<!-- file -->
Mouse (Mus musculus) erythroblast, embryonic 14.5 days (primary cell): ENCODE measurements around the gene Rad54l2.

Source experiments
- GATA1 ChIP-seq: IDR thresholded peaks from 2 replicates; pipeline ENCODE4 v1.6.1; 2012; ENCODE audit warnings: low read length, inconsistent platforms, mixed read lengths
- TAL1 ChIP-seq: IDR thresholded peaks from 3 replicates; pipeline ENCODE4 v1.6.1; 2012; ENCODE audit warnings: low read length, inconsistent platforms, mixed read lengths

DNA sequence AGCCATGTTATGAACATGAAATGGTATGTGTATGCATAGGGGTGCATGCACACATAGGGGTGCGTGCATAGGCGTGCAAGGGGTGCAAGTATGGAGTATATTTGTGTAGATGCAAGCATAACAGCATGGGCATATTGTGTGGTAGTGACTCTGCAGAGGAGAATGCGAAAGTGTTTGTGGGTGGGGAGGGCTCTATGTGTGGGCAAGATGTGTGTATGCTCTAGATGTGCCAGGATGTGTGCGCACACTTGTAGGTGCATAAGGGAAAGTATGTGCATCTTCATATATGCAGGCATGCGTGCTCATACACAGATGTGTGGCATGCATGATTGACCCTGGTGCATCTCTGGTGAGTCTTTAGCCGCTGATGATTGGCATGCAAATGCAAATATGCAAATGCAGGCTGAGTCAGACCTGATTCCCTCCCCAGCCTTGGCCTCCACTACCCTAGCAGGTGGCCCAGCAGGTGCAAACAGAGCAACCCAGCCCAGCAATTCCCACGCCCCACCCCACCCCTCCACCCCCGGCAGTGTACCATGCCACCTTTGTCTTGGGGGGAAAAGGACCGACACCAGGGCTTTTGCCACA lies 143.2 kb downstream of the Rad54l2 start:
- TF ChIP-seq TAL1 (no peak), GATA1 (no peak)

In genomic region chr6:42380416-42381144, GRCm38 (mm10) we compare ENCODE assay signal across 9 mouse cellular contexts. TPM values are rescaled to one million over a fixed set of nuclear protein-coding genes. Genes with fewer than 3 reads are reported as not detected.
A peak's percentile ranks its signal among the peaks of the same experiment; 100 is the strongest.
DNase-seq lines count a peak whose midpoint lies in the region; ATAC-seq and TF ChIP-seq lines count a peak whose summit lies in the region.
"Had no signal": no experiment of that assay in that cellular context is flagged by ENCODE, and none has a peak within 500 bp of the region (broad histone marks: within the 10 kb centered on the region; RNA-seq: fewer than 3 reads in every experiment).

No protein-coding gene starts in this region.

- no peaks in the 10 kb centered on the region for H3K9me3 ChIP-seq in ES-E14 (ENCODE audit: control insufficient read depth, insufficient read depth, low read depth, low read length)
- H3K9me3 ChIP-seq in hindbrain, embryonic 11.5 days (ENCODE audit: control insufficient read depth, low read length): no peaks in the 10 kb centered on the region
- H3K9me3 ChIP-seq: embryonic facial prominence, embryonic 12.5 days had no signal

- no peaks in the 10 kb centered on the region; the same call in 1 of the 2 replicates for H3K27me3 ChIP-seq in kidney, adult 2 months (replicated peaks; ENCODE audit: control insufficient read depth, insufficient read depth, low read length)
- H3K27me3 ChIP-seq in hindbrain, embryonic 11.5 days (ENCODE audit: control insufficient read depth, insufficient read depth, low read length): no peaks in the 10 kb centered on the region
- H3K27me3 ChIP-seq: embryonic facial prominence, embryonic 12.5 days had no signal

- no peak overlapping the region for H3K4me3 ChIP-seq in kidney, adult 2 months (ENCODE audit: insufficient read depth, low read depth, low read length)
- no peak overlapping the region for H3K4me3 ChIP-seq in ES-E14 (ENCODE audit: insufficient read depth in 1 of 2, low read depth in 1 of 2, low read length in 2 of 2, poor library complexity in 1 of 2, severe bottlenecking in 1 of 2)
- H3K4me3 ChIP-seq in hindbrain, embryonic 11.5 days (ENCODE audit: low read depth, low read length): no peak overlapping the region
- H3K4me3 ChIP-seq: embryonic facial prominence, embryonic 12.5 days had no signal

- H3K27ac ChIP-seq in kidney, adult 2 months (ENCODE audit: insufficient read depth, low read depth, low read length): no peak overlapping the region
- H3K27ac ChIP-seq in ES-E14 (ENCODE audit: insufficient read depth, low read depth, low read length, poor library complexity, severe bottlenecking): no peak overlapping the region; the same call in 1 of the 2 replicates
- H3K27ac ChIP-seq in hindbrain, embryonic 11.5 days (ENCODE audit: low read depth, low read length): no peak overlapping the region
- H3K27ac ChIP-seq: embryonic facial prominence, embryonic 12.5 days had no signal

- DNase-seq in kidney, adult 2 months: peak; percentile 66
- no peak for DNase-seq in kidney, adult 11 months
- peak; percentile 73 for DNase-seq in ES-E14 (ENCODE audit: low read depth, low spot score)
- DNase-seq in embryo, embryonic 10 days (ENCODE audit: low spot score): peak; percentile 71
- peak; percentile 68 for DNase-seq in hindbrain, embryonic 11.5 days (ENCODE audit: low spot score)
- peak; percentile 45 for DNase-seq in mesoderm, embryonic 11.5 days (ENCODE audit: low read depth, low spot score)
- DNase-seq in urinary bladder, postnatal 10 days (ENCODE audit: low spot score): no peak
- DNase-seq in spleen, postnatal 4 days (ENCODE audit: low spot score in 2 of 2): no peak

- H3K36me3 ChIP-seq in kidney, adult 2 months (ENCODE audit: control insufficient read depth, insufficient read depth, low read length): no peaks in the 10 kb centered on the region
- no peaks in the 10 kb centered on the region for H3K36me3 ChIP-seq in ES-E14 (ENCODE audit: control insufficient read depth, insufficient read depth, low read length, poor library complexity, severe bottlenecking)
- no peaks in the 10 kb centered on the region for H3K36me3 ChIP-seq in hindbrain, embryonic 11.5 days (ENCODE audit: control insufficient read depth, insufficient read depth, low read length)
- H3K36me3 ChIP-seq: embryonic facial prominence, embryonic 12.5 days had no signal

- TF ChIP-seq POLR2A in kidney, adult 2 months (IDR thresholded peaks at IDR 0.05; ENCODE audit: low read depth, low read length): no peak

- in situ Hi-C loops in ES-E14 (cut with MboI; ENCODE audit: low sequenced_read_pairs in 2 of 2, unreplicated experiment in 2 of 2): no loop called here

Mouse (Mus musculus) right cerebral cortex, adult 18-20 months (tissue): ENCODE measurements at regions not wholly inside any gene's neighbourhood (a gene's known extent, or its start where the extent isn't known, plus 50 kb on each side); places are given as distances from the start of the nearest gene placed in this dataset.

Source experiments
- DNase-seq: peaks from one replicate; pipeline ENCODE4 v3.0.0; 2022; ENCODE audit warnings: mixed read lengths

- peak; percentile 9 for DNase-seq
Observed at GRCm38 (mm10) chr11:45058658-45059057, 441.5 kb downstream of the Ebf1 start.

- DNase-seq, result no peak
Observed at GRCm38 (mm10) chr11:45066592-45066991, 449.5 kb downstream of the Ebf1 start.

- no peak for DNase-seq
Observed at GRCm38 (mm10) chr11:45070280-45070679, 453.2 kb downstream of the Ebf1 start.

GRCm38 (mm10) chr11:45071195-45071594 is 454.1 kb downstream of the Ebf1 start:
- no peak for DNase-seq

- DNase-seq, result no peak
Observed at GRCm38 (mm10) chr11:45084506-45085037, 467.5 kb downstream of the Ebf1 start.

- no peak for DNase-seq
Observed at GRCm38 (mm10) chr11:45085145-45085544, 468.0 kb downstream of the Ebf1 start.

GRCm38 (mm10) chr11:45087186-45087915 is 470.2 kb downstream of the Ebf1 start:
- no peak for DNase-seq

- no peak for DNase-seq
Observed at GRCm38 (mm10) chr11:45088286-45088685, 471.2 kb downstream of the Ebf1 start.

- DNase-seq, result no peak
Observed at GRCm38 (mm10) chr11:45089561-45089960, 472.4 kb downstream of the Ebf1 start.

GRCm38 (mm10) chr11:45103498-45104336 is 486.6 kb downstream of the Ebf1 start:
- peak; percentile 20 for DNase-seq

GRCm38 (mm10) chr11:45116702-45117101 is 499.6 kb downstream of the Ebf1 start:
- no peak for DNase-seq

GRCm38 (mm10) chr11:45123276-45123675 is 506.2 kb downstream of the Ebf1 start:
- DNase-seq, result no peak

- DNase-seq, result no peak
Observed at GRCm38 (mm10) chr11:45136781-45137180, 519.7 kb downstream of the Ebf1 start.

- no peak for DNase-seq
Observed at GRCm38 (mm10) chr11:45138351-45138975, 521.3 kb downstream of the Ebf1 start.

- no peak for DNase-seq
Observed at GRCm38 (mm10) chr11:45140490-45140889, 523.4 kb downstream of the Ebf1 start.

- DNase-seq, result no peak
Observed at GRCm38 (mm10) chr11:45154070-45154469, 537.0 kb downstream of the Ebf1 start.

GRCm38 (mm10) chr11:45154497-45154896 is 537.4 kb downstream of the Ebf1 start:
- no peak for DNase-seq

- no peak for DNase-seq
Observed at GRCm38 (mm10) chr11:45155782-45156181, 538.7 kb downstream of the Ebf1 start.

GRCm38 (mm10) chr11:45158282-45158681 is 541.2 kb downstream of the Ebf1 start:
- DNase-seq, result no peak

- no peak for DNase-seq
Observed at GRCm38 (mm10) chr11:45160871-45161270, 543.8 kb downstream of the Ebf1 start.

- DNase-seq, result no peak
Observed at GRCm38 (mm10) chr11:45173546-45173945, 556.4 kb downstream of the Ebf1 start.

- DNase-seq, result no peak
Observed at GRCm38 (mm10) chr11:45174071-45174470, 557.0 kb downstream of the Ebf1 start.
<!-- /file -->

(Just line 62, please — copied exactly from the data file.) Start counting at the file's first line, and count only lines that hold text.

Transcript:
- peak; percentile 20 for DNase-seq